We evaluated the influence of home visiting on the risk for medically attended unintentional injury during home visiting (0 to 3 years) and subsequent to home visiting (3 to 5 years).Methods:
A retrospective, quasi-experimental study was conducted in a cohort of mother-child pairs in Hamilton County, OH. The birth cohort (2006 to 2012) was linked to administrative home visiting records and data from a population-based injury surveillance system containing records of emergency department (ED) visits and hospitalizations. Cox proportional-hazard regression was used to compare medically attended unintentional injury risk (0 to 2, 0 to 3, and 3 to 5 years) in a home-visited group versus a propensity score–matched comparison group. The study population was composed of 2,729 mother-child pairs who received home visiting and 2,729 matched mother-child pairs in a comparison group.Results:
From birth to 2 years, 17.2% of the study population had at least one medically attended unintentional injury. The risk for medically attended unintentional injury from aged 0 to 2 and 0 to 3 years was significantly higher in the home-visited group relative to the comparison group (hazard ratio 1.17, 95% confidence interval 1.01 to 1.35; hazard ratio 1.15, 95% confidence interval 1.00 to 1.31, respectively). Additional injuries in the home-visited group were superficial, and the increased risk for medically attended unintentional injury was observed for ED visits and not hospitalizations.Conclusion:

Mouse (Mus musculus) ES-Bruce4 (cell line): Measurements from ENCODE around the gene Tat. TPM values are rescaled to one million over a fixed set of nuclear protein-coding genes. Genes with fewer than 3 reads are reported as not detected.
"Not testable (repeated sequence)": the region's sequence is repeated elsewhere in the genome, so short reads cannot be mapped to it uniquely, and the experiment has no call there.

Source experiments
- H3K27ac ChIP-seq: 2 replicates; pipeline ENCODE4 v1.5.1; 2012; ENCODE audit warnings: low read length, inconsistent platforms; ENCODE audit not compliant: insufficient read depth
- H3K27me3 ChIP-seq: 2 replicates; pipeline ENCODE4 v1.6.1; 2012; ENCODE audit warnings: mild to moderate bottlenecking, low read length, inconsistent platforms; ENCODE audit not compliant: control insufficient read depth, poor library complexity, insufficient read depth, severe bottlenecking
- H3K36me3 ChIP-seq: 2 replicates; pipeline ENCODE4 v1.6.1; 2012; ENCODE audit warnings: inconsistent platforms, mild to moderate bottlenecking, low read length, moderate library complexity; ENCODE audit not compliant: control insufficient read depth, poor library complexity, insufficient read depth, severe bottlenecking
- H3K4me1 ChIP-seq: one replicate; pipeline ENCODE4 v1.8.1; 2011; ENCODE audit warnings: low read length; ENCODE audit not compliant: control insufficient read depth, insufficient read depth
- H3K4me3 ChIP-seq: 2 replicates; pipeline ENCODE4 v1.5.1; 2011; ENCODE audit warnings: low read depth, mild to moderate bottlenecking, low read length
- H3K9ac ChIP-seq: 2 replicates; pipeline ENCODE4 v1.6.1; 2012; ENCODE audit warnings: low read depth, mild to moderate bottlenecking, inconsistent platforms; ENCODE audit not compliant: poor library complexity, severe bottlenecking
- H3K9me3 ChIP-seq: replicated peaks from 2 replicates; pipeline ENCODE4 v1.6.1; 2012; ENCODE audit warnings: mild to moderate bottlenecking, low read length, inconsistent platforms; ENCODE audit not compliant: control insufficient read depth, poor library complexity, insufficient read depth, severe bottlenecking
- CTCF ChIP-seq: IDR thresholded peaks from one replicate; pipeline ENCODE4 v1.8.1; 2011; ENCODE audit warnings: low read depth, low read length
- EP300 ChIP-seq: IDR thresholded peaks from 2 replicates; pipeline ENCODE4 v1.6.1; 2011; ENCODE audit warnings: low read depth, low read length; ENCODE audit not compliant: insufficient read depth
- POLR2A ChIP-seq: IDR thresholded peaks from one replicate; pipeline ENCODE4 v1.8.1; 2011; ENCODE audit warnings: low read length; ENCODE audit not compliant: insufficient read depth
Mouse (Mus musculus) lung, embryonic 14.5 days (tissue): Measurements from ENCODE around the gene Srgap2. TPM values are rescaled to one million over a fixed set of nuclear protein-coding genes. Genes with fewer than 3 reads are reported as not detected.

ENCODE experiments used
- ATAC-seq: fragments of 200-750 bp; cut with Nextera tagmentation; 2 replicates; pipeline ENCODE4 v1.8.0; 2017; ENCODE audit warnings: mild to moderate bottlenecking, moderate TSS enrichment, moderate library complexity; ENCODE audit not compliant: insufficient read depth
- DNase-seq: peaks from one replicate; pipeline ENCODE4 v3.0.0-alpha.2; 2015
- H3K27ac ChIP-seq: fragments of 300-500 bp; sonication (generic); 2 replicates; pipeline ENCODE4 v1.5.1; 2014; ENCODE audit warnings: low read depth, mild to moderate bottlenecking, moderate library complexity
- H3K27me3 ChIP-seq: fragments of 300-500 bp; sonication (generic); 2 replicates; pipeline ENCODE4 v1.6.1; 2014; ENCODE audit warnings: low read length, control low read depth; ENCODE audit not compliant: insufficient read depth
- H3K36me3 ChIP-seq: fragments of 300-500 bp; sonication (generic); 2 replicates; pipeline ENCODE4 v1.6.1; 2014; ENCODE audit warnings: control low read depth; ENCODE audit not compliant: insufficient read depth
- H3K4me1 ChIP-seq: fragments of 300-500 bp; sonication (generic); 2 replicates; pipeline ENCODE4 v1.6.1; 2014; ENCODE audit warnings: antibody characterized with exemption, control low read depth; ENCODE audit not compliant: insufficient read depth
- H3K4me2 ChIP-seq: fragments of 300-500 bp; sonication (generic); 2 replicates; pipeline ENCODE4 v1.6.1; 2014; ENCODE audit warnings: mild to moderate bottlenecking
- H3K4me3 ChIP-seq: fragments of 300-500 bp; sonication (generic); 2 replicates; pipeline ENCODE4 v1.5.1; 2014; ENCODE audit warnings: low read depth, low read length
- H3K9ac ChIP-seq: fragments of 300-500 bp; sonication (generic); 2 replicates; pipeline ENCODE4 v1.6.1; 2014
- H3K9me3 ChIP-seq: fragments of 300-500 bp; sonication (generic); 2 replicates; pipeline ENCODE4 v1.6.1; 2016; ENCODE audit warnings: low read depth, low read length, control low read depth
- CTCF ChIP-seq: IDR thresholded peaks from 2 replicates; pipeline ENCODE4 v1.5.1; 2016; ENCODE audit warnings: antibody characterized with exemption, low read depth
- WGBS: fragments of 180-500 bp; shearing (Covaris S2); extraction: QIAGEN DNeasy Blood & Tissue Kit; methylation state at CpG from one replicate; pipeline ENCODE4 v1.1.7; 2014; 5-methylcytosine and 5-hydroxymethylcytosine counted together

Home-visited children were more likely to have a medically attended unintentional injury from birth to aged 3 years. This finding may be partially attributed to home visitor surveillance of injuries or greater health care–seeking behavior. Implications and alternative explanations are discussed.